Sharkey v. J.P. Morgan Chase & Co. et al, No. 1:2010cv03824 - Document 228 (S.D.N.Y. 2017)

Court Description: MEMORANDUM AND OPINION re: 215 MOTION to Disqualify Judge, MOTION to Reassign Case filed by Jennifer Sharkey: I have been a United States District Court Judge for 39 years. Impartiality and the appearance of impartiality are requir ed to resolve difficult competing claims and to seek just result. This standard applies in all cases, including this one. Based on the findings and conclusions set forth above, Plaintiff's motion to reassign the case under 28 U.S.C. §§ 144 and 455 is denied. (Signed by Judge Robert W. Sweet on 4/14/2017) (jwh)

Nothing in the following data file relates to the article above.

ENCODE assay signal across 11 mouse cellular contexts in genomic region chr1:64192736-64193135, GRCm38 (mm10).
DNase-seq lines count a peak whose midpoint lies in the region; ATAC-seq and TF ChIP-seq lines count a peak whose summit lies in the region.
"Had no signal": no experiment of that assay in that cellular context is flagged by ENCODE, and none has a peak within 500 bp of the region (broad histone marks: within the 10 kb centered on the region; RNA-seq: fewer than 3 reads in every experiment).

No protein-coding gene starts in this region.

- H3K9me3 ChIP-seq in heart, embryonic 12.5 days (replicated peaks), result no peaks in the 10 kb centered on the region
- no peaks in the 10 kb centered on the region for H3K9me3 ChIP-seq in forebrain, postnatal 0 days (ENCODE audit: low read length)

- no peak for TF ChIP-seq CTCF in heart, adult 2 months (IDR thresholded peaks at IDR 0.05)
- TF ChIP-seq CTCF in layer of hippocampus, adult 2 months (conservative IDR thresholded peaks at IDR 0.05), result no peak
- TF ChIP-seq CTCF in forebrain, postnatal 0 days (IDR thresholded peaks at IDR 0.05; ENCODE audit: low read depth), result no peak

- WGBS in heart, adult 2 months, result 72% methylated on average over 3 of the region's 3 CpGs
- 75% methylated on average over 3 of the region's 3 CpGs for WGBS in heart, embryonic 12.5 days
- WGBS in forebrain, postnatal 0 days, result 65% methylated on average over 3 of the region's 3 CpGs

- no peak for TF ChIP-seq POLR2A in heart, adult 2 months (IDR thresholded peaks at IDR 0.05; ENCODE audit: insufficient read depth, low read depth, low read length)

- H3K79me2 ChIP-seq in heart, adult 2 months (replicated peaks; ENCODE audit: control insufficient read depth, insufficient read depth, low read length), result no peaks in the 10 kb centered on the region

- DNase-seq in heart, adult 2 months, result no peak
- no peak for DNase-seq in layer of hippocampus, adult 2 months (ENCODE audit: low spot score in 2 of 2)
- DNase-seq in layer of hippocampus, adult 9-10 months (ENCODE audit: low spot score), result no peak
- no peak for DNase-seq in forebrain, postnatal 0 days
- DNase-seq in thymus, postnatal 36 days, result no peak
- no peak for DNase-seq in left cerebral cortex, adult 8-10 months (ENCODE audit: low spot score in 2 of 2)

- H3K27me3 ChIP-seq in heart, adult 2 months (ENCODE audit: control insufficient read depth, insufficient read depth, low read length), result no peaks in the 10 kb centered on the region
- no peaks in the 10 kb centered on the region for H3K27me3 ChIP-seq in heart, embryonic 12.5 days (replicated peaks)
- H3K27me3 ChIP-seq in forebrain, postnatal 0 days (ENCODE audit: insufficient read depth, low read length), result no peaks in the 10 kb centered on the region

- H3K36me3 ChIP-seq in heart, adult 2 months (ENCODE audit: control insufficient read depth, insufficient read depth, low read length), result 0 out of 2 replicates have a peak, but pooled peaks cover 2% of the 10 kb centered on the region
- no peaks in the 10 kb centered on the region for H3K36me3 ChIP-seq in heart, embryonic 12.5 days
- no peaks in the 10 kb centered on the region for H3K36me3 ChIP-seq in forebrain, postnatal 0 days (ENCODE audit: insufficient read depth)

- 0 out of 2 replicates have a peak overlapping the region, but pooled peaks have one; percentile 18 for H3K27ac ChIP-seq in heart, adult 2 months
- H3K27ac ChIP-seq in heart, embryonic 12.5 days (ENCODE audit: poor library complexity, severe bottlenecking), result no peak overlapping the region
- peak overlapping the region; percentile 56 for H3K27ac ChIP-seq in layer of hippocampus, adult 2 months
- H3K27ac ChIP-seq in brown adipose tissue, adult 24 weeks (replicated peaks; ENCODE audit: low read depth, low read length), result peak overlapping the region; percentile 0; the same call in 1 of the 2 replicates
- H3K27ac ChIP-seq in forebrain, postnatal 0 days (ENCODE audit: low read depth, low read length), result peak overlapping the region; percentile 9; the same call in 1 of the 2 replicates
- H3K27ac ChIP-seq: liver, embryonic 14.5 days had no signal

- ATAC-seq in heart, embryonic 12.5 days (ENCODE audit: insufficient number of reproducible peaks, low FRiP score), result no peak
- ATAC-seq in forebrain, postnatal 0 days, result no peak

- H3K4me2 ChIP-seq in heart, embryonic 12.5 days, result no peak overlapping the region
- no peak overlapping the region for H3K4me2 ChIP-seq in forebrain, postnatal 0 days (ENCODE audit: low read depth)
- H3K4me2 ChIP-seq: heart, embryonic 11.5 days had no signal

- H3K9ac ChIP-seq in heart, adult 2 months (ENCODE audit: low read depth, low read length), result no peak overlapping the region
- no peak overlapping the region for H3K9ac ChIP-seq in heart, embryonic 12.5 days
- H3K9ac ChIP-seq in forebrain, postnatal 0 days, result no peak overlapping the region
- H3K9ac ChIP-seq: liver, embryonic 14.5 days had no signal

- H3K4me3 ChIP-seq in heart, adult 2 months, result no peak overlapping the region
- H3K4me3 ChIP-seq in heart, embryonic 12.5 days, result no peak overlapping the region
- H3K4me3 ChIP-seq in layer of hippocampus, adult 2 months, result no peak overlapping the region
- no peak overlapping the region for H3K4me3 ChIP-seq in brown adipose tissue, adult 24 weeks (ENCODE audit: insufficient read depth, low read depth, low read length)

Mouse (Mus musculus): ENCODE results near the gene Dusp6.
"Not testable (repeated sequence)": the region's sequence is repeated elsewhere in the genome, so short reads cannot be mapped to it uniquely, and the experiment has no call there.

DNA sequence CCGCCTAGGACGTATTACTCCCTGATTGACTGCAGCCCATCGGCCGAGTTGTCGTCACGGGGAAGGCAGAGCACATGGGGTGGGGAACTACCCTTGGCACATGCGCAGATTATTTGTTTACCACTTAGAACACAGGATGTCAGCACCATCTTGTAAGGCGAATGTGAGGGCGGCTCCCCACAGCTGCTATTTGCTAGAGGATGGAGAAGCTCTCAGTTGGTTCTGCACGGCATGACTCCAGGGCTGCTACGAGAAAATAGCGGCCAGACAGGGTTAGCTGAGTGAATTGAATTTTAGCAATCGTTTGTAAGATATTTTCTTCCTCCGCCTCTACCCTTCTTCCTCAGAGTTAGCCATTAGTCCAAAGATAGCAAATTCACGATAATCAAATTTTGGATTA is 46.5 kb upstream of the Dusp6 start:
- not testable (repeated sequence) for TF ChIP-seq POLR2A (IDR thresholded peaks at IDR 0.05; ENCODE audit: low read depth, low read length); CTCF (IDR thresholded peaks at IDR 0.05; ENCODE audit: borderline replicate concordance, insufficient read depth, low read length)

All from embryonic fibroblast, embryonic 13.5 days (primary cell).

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Sharkey v. J.P. Morgan Chase & Co. et al Doc. 228 .. " UNITED STATES DISTRICT COURT SOUTHERN DISTRICT OF NEW YORK JENNIFER SHARKEY, Plaintiff, -against- 10 Civ. 3824 OPINION J.P. MORGAN CHASE & CO., JOE KENNEY, ADAM GREEN, and LESLIE LASSITER, in their official and individual capacities, Defendants. -----------------------------------------x A P P E A RAN C E S: Attorneys for Plaintiff WIGDOR LLP 85 Fifth Avenue New York, NY 10003 By: Douglas H. Wigdor, Esq. Lawrence M. Pearson, Esq. Michael J. Willemin, Esq. Attorneys for Defendants ARNOLD & PORTER LLP 399 Park Avenue New York, NY 10022-4690 By: Michael D. Schissel, Esq. Kathleen A. Reilly Dockets.Justia.com Sweet, D . J . Plaintiff Jennifer Sharkey ("Plaintiff" or "Sharkey " ) has moved pursuant to 28 U.S.C. §§ 144 and 455 for recusal and reassignment of this action to another judge . Morgan Case & Co . ("Green") Defendants J.P . ("JPMC") , Joe Kenney ( " Kenney") , Adam Green and Leslie Lassiter ("Lass i ter") " Defendants") oppose the motion . conclusions set forth below , (collectively , the Upon the findings and Pl a i ntiff ' s motion is denied . Prior Proceedings The parties are familiar with the prior proceedings , including the motions to dismiss , motions for summary judgment , and other motions since the case was filed i n this Court on May 1 0 , 2010 . This mot i on was first in i tiated by Plaintiff ' s January 26 , 2017 letter requesting a conference to discuss the Court ' s bias aga i nst the Plaint i ff i n order to " not draw further attention to this matter. " The l etter was treated as a motion to reassign the case , was fu l ly br i efed and heard on March 2 , 2017 . date , On that Plaintiff requ ested an adjournment to fi l e a more formal 1 motion under 28 U.S.C. §§ 144 and 455, which was heard and marked fully submitted on Apr il 12, 2017. Applicable Standard Under 28 U.S.C. § 144: Whenever a party to any proceeding in a district court makes and files a timely and sufficient affidavit that the judge before whom the matter is pending has a personal bias or prejudice either against him or in favor of any adverse party, such judge shall proceed no further therein, but another judge shall be assigned to hear such proceeding. The affidavit sha ll state the facts and the reasons for the belief that bias or prejudice exists , and shall be filed not less than ten days before the beginning of the term at which the proceeding is to be heard , or good cause shall be shown for failure to file it within such time. A party may file only one such affidavit in any case . It shall be accompanied by a certificate of counsel of record stating that it is made in good faith. The text of Section 144 establishes that another district court judge shall be assigned to hear the matter if the movant establishes that the motion is timely and the party's affidavit is suff i cient. The district judge whose personal bias or prejudice is in question "must review the facts included in the affidavit for their legal sufficiency and not recuse himself or herse lf unnecessarily." Williams v . New York City Housing 2 Auth ., 287 F . Supp . 2d 247 , 249 (S .D. N. Y. 2003) (quoting Rosen v . Sugarman , 357 F.2d 794 , 797 "T o be legally (2d Cir . 1966) . sufficient under Section 144 , an affidavit must show 't he objectionable i nclination or disposition of the judge' [and] it must give 'fair support to the charge of a bent of mind that may prevent o r impede impartiality of judgment.'" United States , 333 F. Su pp. 2d 166, 1 71 Rosen , 357 F . 2d at 798 Hoffenberg v. (S . D. N. Y. 2004) (quoting (quot i ng Berger v . United States , 255 U. S . 22 , 33 - 35 (1921)). Under 28 U.S.C . § 455(a) , "Any justice , judge , or magistrate judge of the United States shall disqualify himself in any proceeding i n which his impartiality might reasonably be questioned. " The Second Circui t applies this standard by asking whether "' an objective , dis in terested observer fully informed of the underlying facts , [wou l d] entertain significant doubt that justice would be done absent recusa l,' or alternat i vely , whether ' a reas onable person , knowing all t h e facts ,' would questi on t he judge ' s impartiality." United States v. Yousef , 327 F . 3d 56 , 1 69 (2d Cir . 2003) (quoting United States v. Lovaglia , 954 F.2d 8 11, 8 1 5 (2d Cir . 1992) (citations omitted)) . 3 Plaintiff's Affidavit Fails to Meet the Requirements under Section 144 This Court must determine whether the Plaintiff ' s affidavit is sufficient under Section 144 . " On ly after a judge finds that the facts asserted estab l ish a l ega ll y suff i c i ent c l a i m of personal bias or pre j ud i ce must the manda t e of section 1 44 be followed that such judge shall proceed no further therein , but another judge shall be assigned to hear such proceeding . " United States v . International Business Machines Corp . ( " IBM " ) , 475 F . Supp . 1372 , 1 379 (S . D. N. Y. 1979) , aff ' d , In re International Business Machines , 618 F .2d 923 (2d Cir . 1980) . For the reasons that follow , Plainti f f ' s affidavit under Section 1 44 fails to meet the r equ i red standard . Defendants make two arguments regarding why the Plaintiff ' s affidavit is insufficient : it i s untimely and the aff i dav i t does not allege the actua l bias required by the statute . First , Defendants argue that the motion is untime l y because some of the decisions it cha ll enges concern dispositive motions that this Court decided as early as 2013 , 2014 , 2015 , and 2016 . However , Pla i nt i ff argues that th i s applicat i on i s time l y 4 because Plaintiff ' s January 26 , 2017 letter motion was based , in large part, on two comments made by the Court during a January 17 , 2017 argument . Subsequent letters and the formal motion papers submitted on March 20 , 2017 take issue with the January 26 , 2017 opinion , in which Defendants prevailed on some of the motions and Plaintiff prevailed on several other motions . However , the motion also concerns opinions going back several years . There are concerns that this motion under Section 144 is untimely because here the Pl aintiff formed the belief that the Court was biased against her because "recent decisions and orders by the court have caused them only now to reach an awareness that prior actions of the court were due to bias or prejudice ." IBM, 475 F . Supp. at 1379. While Plaintiff ' s affidavit raises "'the risk that a party is holding back a recusal application as a fall - back position in the event of adverse rulings on pending matters ,' " Da Silva Moore v. Publicis Groupe , 868 F. Supp . 2d 137 , 154 (S.D.N.Y. 2012) (quoting In re IBM Corp ., 45 F . 3d 641 , 643 (2d Cir. 1995) ) , ultimately this motion is timely because Plaintiff filed her letter after the allegedly prejud i cial comments and initial oral 5 rulings, but very shortly before the Court ' s written decision about those claims was docketed on the same day. However , the September 2016 comment was untimely , as discussed in the Section 455 ana l ysis be l ow . Whi l e there are concerns that January 17 , 2017 comments were not the reason Plaintiff formed the belief that earlier written decisions on other issues demonstrated bias , Plaintiff did ra i se this motion just over a week after the comments, mak i ng her motion timely with respect to those comments. F.3d 493 , 497 Locascio v . United States, 473 (2d Cir. 2007), cert. denied , 552 U.S. 1010 (2007) (finding a motion untimely when it was filed after the Court ' s decision was issued) . Next , Defendants argue that Plaintiff ' s affidavit under Section 144 is facially insufficient to show the Court "has a personal bias or prejudice " against her. "The requirement of lega l sufficiency [under Section 144] has been interpreted to mean a judge must rule whether the reasons and facts stated in the affidavit ' give fair support to the charge of a bent of mind that may prevent or impede impartiality of judgment .'" F . Supp. at 1379 (S.D . N.Y. 1979) IBM, (quot i ng Berger v . United 6 475 States, 255 U.S. at 33 - 34). Further, the affidavit "mu st show a true personal bias , and must allege specific facts and not mere conclusions or generalities ." IBM, 475 F. Supp. at 1379. "Moreover , the judge is presumed to be impartial and a substantial burden is imposed on the aff iant to demonstrate that such is not the case ." Id. "Generally, claims of judicial bias must be based on extrajudicial matters, and adverse rulings, without more, will rarely suffice to provide a reasonable basis for questioning a judge's impartiality." 552 F.3d 218, 227 Chen v . Chen Qualified Settlement Fund, (2d Cir. 2009) . The Supreme Court has articulated that for Section 144 cases, "The alleged bias and prejudice to be disqualifying must stem from an extrajudicial source and result in an opinion on the merits on some basis other than what the judge learned from his participation in the case ." (1966) . United States v . Grinnell Corp ., 384 U.S. 563 , 583 It is undisputed that the affidavit does not allege an extrajudicial source of prejudice in this case. However, there is an exception to the extrajudicial source ru l e for comments by the judge that reveal "such a high degree of favoritism or 7 antagonism as to make fair judgment impossible." United States, Liteky v. 510 U.S. 540, 556 (1994). Here the allegations in the affidavit concern three "surrounding comments" which Plaintiff argues "reveal such a high degree of favoritism or antagonism as to make fair judgment impossible." Id. at 555. The Supreme Court in Berger v. United States found that a District Court judge demonstrated bias when, in a World War I espionage case against German-American defendants, the judge stated, "One must have a very judicial mind, indeed, not [to be] prejudiced against the German Americans" because their "hearts are reeking with disloyalty." Berger v. United States, 255 U.S. 22, 28 (1921). However, the comments in this case fall short of the burden Plaintiff must meet and the high degree of "antagonism as to make fair judgment impossible" as exhibited in Berger. 510 U.S. at 556. case: Li teky, The three extrajudicial comments made in this (1) "I would do anything to get rid of this case;" (2) wouldn't wish this case on my worst enemy;" and, (3) "I "I've lived with [the case] and I suppose I can say I'll probably die with it" do not establish bias against the Plaintiff. 8 As the Supreme Court held in Liteky, comments such as the ones in this case are merely "expressions of impatience, dissatisfaction, annoyance, and even anger, that are within the bounds of what imperfect men and women, even after having been confirmed as federal judges, sometimes display. A judge's ordinary efforts at courtroom administration-even a stern and short-tempered judge's ordinary efforts at courtroom administration-remain immune." U.S. at 555-56. Liteky, 510 In context, these comments were attempts at humor with counsel in dealing with complex issues surrounding scheduling for what has been a complicated, intensely litigated case that has involved issues difficult to resolve for seven years. The latter two comments occurred after Plaintiff's counsel suggested reassigning the case to another district court judge because there was a conflict with the Court's calendar for the scheduled date of January 26, 2017. As this is a complicated case involving a long history of motion practice, I did not want to place the burden o f trying a two-week trial on a colleague on one week's notice. Further, Plaintiff's counsel during the same colloquy noted that he was not available for the second half of the second week of the scheduled trial, which meant the case 9 could not have been tried by another judge starting on the original dates. The "expressions of impatience" concerning the resolution of longstanding and difficult litigati on fall far short of the required "antagonism as to make fair judgment impossible." Liteky, 510 U.S. at 555. The reluctance to reassign was not directed at the Plaintiff but rather at the imposition of a difficult burden on a brother or sister judge. My remark was regrettable but not prejudicial. Plaintiff's motion under Section 144 is denied because the affidavit is facially insufficient to allege the required bias and prejudice. Plaintiff's Affidavit Fails to Meet the Standard under Section 455 Under 28 U.S.C. § 455(a), a judge shall disqualify himself if "his impartiality might reasonably be questioned." The Second Circuit applies this standard by asking whether "'a reasonable person, knowing all the facts,' would question the judge's impartiality." 169 (2d Cir. 2003) United States v. Yousef, 327 F.3d 56, (quoting United States v. Lovaglia, 811, 815 (2d Cir . 1992) (citations omitted)). 10 954 F.2d "Section 455(a) requires a showing that would cause 'an objective, disinterested fully informed of the underlying facts [to] entertain significant doubt that justice would be done absent recusal.'" In re Aguinda, 241 F.3d 194, 201 States v. Lovaglia, (2d Cir. 2001) 954 F.2d at 815). (quoting United As much as a district judge is required to recuse themselves if they are biased, "where the standards governing disqualification have not been met, disqualification is not optional; rather, it is prohibited." In re Aguinda, 241 F.3d at 201. Here, Plaintiff raises two categories of bias that she claims the district court has demonstrated. The Court made several comments discussed above that raised concerns with the Plaintiff that the Court's previous decisions had been based on the bias and prejudice displayed in the several comments. Plaintiff also takes issue with two summary judgment opinions, the motions in limine that were not decided in Plaintiff's favor, and a decision to allow Defendants to amend their pleading in order to add an affirmative defense. However, "adverse rulings, without more, will rarely suffice to provide a reasonable basis for questioning a judge's impartiality," Chen 11 v. Chen Qualified Settlement Fund, 552 F .3d at 227 , and "only in the rarest circumstances evidence the degree of favoritism or antagonism required," Liteky, 510 U.S. at 555. The rulings in this case are not reasonable grounds for questioning the Court's impartiality. Plaintiff points to the Second Circuit's rulings as proof of bias. However, the Second Circuit's first ruling noted that, "In the time since the district court issued its opinion , we have discarded this standard as too strict." App ' x 28 , 29 (2d Cir . 20 1 4) . 580 F. The Circuit's opinion was not "a clear message" that the district court was biased as the Plaintiff claims, but demonstrated that in the interim time period, the Circuit had changed the applicable standard. Plaintiff believes that this is a rare case in wh i ch an adverse decision is proof of bias because the Court allowed Defendants to amend their answer. The opinion weighed whether to apply one of two conflicted legal standards, whether the motion was governed by Federal Rule of Civil Procedure 15(a) (2) to amend a pleading or a motion to modify the Court's February 15, 2013 scheduling order , governed by Rule 16(b) (4). did not move for reconsideration. The decision to consider the motion to amend Defendants answer under Rule 15(a) (2) 12 Plaintiff is an example of why "adverse rulings, without more, will rarely suffice to provide a reasonable basis for questioning a judge's impartiality." Chen v. Chen Qualified Settlement Fund, 552 F.3d at 227. Plaintiff also raises the possibility that the Court's motion in limine written opinion is evidence of bias and prejudice. That opinion resolved six motions that had not been finally decided from the bench. The Plaintiff concludes bias with the three motions that it lost, though does not account for the other three motions discussed in that opinion. An "objective, disinterested observer" would not find that recusal was necessary in this case in order for justice to be accomplished. In re Aguinda, 241 F.3d 194, 201 (2d Cir. 2001) In addition to the perceived bias from written decisions, Plaintiff argues that the three comments discussed above necessitate recusal under Section 455(a) because they demonstrate that the Court's "impartialit y might reasonably be questioned." However, the Court 's oral comments in this case do not meet that standard. Judicial remarks "that are critical or disapproving of , or even hostile to, counsel, the parties, or 13 their cases, ordinarily do not support a bias or partiality challenge." Liteky, 510 U.S. at 555. As discussed under Section 144, the three extrajudicial comments made in this case, though mistakenly made, uniformly and without reflection, do not demonstrate bias against the Plaintiff but rather frustration at irresolution of the action. The first comment was made during a pretrial conference on September 29, 2016, approximately four months before Plaintiff made her motion for recusal. The comment "I would not wish this case on my worst enemy" is an overstatement of the difficulties presented and an unfortunate hyperbole. It was not directed at either party as the source of the frustration with a seven-year case with many motions, and not equal to stating about a German American litigant that all German Americans' hearts "are reeking with disloyalt y ." Berger v. United States, 255 U.S. at 28. The difference between the comments in Berger from this case is that one speaks to general frustration, and the other describes actual prejudice against a particular litigant. 14 The second comment that "I would do anything to get rid of this case" also expressed frustration with the case and not prejudice against a particular party. Likewise, the third comment does not amount to a statement enabling a reasonable person to question the Court's impartiality, only his age. It speaks to the number of motions filed by both parties and the delay in completing this case. The comment does not on its face raise any animus or prejudice against either party, which distinguishes this comment from United States v . Antar in which the district judge "in stark, plain and unambiguous language, told the parties that his goal in the criminal case, from the beginning, was something other than what it should have been." 53 F.3d 568, 576 (3d Cir. 1995), overruled on other grounds , Smith v. Berg, 247 F. 3d 552 (3d Cir. 2001) . The comments , though unfortunately inf orma l, do not call into question impartiality because the comments do not favor one party over the other . 15 Conclusion I have been a United States District Court Judge for 39 years . Impartiality and the appearance of impartiality are required to resolve difficult competing claims and to seek just result. This standard applies in all cases, including this one . Based on the findings and conclusions set forth above , Plaintiff's motion t o reassign the case under 28 U. S.C . §§ 144 and 455 is denied . It is so ordered . New York, NY April / 2017 f' U.S.D.J. 16